While there are risks with buying new machines, they are easily eclipsed by the many potential hazards of buying used. It’s necessary for used equipment purchasers to literally take to heart the adage “buyer beware.” Here are some key factors to look at before taking possession of any used machine:
- Is the seller reputable?
- Why is the machine being sold?
- Does the machine have a thorough specification list and a detailed description?
- Is the machine listed for an appropriate market price?
- Will rigging or shipping charges be added, or any additional fees not included in the purchase price?
- Can the seller produce proper documentation for the sale?
- Is the machine still under any kind of warranty?
- If purchased from a machinery dealer, will they offer a 30-day money back guarantee?
- If purchased from a dealer, can they offer a maintenance contract with the machine?
- Can the seller provide any history of the machine before it came into their possession?
- What types of jobs was the machine used for by the current owner?
- Does the machine come with its original manual?
- Does the machine come with parts lists and diagrams?
- How old is the machine?
- How many service hours are on the machine?
- Will the seller let you inspect the machine?
- Will the seller allow you to have a maintenance technician inspect the machine?
- Will the seller allow you to run parts on the machine to test it?
- Will the seller allow you to talk to previous operators freely about the machine?
- Does the seller have a complete maintenance log for the equipment?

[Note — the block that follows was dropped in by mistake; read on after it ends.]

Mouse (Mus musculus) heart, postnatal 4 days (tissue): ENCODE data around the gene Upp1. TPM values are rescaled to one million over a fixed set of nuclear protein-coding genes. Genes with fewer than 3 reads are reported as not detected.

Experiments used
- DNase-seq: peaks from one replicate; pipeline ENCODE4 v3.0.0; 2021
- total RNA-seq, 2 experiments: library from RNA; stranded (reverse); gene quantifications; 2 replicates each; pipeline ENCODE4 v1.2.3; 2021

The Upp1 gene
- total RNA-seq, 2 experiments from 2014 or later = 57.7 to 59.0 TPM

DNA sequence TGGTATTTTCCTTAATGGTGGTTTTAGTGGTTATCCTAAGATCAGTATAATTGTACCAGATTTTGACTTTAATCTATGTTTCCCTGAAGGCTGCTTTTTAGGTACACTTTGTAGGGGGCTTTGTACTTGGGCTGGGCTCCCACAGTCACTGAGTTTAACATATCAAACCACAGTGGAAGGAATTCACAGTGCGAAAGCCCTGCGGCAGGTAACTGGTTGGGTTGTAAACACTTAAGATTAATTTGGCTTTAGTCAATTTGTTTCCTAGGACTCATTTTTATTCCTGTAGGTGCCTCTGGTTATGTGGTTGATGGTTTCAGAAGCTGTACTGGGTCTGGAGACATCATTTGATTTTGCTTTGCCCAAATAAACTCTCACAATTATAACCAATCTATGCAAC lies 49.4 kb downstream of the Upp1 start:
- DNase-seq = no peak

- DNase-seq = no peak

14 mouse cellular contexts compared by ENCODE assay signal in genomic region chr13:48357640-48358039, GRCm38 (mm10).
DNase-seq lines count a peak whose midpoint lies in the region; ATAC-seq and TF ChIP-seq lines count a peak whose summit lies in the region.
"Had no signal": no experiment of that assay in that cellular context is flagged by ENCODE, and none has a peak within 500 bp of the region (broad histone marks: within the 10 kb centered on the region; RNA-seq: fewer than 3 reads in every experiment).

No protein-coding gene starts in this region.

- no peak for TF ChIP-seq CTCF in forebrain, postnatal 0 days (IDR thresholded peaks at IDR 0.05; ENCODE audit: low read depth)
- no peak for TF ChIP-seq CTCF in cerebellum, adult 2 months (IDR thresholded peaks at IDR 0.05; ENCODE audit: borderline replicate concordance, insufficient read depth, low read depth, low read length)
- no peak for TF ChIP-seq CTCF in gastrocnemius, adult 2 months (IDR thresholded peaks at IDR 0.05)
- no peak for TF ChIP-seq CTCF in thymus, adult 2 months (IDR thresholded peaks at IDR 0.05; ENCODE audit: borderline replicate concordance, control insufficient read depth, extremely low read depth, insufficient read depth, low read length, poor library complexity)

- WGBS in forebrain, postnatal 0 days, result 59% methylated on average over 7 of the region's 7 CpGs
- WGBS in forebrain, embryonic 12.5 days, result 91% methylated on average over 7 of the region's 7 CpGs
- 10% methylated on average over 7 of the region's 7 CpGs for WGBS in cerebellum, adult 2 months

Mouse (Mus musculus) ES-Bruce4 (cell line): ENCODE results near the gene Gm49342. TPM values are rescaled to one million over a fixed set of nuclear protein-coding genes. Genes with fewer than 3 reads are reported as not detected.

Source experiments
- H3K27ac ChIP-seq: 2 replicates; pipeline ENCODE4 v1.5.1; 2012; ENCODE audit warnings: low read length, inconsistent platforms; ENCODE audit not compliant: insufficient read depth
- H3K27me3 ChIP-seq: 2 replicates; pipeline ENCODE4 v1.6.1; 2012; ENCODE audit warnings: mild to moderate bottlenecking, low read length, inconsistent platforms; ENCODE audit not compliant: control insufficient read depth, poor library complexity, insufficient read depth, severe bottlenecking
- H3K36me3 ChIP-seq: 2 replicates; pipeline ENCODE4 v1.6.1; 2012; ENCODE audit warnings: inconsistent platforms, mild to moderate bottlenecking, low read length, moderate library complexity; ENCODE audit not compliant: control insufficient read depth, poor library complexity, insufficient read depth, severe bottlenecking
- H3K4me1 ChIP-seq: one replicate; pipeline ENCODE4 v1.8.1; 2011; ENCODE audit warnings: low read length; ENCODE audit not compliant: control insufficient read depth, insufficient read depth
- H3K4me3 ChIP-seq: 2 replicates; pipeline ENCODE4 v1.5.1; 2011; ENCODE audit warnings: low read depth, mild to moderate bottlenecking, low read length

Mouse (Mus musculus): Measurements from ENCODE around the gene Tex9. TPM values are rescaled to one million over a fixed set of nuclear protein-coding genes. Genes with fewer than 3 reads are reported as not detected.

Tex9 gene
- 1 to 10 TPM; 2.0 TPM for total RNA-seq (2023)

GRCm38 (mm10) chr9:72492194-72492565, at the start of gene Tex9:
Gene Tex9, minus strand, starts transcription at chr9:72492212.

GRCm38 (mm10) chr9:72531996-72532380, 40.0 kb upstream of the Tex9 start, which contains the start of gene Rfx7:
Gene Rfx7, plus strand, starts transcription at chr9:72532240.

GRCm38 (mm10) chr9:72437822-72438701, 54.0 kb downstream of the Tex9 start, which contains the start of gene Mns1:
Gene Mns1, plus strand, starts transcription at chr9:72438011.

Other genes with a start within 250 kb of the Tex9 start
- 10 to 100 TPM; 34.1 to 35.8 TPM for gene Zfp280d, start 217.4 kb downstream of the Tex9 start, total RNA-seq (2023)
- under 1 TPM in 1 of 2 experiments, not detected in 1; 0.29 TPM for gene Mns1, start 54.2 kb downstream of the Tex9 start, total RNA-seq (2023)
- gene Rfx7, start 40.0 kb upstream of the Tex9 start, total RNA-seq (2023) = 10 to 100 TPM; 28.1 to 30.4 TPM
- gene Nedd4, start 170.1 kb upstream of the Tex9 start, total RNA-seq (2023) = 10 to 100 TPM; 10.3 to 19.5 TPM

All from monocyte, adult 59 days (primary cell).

- Have any major repairs or refurbishing been done to the machine?
- Does the machine have any upgrades or customizations?
- Does the equipment have appropriate safety devices already installed?
- Are there any signs of cracking or wear in the stress points of the machine?
- Are there signs of post-production welding or other alterations to the equipment?
- Is there any indication of fluid leakage on or around the machine, including stains on the floor?
- How much maintenance do you estimate the machine will need before being put into production?
- Does the manufacturer still supply replacement parts for the machine?
- Does it come with all the original tooling?
- Is replacement tooling available?
- Is the seller upfront about any defects?
- Does the seller have a list of specific problems or issues with the machine, including odd noises or rattles?
- Does the machine have any liens or legal liabilities against it?
Invest for the Future
Whether you purchase new or used fabrication equipment, always keep in mind that you are investing for the future. While there is an allure in buying “old iron” for your shop because of the craftsmanship of yesteryear, there is always the chance that you are picking up a machine that may need to be scrapped in a matter of months. Always be sure to check with a reputable machinery dealer and learn about all the options and incentives available with new equipment and weigh those against the potential risks of used before you commit. Whether new or used, the machines that will allow you to meet your customers’ expanding needs in the coming years are the ones you will want to find a good home for in your production facility.